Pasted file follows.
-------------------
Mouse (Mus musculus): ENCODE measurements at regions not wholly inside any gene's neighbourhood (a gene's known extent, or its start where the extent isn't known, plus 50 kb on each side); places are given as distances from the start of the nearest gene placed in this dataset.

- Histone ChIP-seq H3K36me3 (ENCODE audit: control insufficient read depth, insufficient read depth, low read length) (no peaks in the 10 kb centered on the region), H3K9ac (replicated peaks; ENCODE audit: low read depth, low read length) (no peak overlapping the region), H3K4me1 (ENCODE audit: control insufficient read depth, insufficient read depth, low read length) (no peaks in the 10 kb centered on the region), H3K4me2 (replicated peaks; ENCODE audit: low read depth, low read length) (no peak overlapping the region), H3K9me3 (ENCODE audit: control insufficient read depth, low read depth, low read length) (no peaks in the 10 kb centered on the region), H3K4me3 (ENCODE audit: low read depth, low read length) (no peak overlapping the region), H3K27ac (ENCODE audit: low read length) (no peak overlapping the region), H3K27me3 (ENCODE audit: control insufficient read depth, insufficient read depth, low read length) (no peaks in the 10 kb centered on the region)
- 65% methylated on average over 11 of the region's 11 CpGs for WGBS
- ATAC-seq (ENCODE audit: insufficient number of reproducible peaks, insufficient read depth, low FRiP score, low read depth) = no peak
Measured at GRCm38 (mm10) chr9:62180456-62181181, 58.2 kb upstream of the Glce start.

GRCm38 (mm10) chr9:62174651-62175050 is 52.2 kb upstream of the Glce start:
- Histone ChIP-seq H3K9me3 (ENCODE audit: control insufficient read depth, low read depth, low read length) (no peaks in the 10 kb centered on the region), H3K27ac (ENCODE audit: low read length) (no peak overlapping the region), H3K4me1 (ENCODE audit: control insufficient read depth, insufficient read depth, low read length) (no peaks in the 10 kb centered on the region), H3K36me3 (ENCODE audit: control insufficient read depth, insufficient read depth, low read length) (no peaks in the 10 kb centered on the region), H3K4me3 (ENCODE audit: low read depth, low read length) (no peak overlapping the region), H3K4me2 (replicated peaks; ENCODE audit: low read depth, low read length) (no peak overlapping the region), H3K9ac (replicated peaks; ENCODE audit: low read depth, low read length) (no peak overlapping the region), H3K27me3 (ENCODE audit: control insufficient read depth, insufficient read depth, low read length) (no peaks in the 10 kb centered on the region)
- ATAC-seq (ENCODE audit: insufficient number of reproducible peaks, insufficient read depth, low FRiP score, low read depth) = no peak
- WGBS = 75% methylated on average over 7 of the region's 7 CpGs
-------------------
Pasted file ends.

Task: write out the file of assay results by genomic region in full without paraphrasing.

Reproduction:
Mouse (Mus musculus): ENCODE measurements at regions not wholly inside any gene's neighbourhood (a gene's known extent, or its start where the extent isn't known, plus 50 kb on each side); places are given as distances from the start of the nearest gene placed in this dataset.

- Histone ChIP-seq H3K36me3 (ENCODE audit: control insufficient read depth, insufficient read depth, low read length) (no peaks in the 10 kb centered on the region), H3K9ac (replicated peaks; ENCODE audit: low read depth, low read length) (no peak overlapping the region), H3K4me1 (ENCODE audit: control insufficient read depth, insufficient read depth, low read length) (no peaks in the 10 kb centered on the region), H3K4me2 (replicated peaks; ENCODE audit: low read depth, low read length) (no peak overlapping the region), H3K9me3 (ENCODE audit: control insufficient read depth, low read depth, low read length) (no peaks in the 10 kb centered on the region), H3K4me3 (ENCODE audit: low read depth, low read length) (no peak overlapping the region), H3K27ac (ENCODE audit: low read length) (no peak overlapping the region), H3K27me3 (ENCODE audit: control insufficient read depth, insufficient read depth, low read length) (no peaks in the 10 kb centered on the region)
- 65% methylated on average over 11 of the region's 11 CpGs for WGBS
- ATAC-seq (ENCODE audit: insufficient number of reproducible peaks, insufficient read depth, low FRiP score, low read depth) = no peak
Measured at GRCm38 (mm10) chr9:62180456-62181181, 58.2 kb upstream of the Glce start.

GRCm38 (mm10) chr9:62174651-62175050 is 52.2 kb upstream of the Glce start:
- Histone ChIP-seq H3K9me3 (ENCODE audit: control insufficient read depth, low read depth, low read length) (no peaks in the 10 kb centered on the region), H3K27ac (ENCODE audit: low read length) (no peak overlapping the region), H3K4me1 (ENCODE audit: control insufficient read depth, insufficient read depth, low read length) (no peaks in the 10 kb centered on the region), H3K36me3 (ENCODE audit: control insufficient read depth, insufficient read depth, low read length) (no peaks in the 10 kb centered on the region), H3K4me3 (ENCODE audit: low read depth, low read length) (no peak overlapping the region), H3K4me2 (replicated peaks; ENCODE audit: low read depth, low read length) (no peak overlapping the region), H3K9ac (replicated peaks; ENCODE audit: low read depth, low read length) (no peak overlapping the region), H3K27me3 (ENCODE audit: control insufficient read depth, insufficient read depth, low read length) (no peaks in the 10 kb centered on the region)
- ATAC-seq (ENCODE audit: insufficient number of reproducible peaks, insufficient read depth, low FRiP score, low read depth) = no peak
- WGBS = 75% methylated on average over 7 of the region's 7 CpGs